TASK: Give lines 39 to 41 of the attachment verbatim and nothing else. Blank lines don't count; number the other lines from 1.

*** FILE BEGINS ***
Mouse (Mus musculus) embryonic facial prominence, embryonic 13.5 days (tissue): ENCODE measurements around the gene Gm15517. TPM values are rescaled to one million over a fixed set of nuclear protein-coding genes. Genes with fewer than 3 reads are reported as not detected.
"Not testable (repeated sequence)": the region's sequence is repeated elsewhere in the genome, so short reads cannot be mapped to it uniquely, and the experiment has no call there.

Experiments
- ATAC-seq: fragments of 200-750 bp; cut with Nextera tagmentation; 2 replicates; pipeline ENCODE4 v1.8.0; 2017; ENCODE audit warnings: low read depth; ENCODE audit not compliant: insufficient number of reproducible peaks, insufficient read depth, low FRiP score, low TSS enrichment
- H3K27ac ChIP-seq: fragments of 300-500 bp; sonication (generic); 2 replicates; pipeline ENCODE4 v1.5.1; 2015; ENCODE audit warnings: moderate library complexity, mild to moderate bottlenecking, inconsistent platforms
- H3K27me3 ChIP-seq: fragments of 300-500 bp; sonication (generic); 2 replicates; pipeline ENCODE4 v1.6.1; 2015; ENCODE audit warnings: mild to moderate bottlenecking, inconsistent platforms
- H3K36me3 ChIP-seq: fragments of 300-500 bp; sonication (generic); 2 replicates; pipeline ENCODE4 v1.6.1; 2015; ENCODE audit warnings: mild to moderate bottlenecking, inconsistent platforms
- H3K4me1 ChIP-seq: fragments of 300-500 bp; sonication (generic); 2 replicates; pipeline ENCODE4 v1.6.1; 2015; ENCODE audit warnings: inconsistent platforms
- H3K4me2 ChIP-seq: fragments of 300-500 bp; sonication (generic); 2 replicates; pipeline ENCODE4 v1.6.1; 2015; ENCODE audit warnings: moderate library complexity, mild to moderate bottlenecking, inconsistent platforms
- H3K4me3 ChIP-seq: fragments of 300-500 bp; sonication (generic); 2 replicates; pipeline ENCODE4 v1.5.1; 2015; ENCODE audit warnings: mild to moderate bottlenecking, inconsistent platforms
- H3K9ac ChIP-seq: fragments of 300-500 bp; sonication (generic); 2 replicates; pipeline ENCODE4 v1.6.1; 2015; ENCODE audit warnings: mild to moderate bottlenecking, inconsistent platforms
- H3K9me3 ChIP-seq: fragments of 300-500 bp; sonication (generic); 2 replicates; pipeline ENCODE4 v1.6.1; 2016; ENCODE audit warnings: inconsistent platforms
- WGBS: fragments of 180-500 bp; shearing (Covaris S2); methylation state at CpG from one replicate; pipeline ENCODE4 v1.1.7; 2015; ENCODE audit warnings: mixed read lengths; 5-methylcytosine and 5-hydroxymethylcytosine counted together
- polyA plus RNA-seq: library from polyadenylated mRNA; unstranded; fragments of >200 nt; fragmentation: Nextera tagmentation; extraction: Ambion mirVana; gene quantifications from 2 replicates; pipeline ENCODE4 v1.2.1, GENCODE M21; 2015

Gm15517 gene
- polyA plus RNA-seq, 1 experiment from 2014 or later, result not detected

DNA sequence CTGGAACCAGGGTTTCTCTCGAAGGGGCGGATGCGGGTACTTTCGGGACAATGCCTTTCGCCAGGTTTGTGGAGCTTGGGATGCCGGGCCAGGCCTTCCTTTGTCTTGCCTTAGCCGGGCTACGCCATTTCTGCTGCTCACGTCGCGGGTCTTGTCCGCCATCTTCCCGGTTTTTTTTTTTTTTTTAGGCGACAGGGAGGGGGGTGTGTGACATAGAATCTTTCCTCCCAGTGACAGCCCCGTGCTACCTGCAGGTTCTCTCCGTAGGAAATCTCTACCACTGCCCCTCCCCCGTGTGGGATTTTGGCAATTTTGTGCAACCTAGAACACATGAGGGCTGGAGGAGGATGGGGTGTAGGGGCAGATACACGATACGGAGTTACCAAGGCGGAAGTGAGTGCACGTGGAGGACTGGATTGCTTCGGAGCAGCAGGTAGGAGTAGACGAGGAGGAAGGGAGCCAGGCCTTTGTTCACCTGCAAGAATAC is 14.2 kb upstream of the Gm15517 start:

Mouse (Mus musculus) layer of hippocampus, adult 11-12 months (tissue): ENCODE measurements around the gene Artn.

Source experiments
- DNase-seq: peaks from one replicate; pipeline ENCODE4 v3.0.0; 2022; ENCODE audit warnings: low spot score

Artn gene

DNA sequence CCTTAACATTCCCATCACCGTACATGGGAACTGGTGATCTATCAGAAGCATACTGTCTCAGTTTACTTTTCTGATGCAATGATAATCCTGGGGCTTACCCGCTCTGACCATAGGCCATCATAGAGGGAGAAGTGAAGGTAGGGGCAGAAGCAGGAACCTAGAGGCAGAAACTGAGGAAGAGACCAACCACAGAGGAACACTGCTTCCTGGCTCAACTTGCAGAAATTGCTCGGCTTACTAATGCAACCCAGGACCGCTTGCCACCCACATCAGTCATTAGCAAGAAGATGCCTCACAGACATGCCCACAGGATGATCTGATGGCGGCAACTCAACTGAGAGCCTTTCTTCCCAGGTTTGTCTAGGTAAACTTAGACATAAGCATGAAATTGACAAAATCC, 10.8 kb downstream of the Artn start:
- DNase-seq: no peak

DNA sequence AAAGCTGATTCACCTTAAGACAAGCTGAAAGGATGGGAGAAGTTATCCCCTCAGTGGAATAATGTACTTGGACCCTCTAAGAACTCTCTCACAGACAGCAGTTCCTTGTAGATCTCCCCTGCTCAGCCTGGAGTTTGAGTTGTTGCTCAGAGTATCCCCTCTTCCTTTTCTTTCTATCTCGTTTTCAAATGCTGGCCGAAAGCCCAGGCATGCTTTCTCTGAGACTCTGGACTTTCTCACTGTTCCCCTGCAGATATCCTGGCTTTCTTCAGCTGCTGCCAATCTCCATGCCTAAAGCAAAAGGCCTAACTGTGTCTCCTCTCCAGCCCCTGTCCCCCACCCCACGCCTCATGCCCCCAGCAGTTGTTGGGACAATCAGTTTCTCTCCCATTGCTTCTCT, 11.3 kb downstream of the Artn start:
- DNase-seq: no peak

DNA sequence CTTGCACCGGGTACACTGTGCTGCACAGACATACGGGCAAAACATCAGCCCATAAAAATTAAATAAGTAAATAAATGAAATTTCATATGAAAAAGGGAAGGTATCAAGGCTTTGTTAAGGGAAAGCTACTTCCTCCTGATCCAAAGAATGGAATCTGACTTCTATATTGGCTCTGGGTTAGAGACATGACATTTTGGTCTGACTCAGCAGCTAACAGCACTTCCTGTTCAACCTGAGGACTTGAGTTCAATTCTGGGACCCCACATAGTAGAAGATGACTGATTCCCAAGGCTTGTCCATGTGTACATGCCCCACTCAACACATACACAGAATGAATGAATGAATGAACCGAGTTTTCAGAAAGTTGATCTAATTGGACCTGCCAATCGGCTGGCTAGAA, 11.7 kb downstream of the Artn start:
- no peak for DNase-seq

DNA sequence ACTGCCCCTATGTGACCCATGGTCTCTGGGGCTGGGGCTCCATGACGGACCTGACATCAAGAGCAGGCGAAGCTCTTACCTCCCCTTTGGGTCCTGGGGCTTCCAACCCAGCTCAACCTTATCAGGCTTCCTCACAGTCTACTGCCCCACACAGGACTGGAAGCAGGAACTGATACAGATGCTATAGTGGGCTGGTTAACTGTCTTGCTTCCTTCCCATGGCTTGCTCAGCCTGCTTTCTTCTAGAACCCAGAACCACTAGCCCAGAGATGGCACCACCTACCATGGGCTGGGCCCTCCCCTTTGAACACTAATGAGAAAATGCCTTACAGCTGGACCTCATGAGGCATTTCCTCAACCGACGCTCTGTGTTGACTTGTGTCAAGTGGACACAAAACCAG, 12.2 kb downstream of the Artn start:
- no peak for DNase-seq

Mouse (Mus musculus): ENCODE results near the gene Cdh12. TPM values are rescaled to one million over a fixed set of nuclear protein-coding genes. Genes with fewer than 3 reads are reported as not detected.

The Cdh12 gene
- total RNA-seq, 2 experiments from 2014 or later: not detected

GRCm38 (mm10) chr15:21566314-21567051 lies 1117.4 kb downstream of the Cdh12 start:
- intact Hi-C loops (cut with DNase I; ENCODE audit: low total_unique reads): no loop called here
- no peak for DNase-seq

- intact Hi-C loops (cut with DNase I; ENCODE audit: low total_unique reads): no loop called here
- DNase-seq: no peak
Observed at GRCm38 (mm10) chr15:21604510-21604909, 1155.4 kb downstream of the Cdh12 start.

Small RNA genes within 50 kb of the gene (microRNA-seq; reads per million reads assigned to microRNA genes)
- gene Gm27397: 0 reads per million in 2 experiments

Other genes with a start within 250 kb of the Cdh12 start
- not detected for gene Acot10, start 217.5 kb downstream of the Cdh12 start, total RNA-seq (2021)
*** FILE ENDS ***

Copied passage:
Small RNA genes within 50 kb of the gene (microRNA-seq; reads per million reads assigned to microRNA genes)
- gene Gm27397: 0 reads per million in 2 experiments

Other genes with a start within 250 kb of the Cdh12 start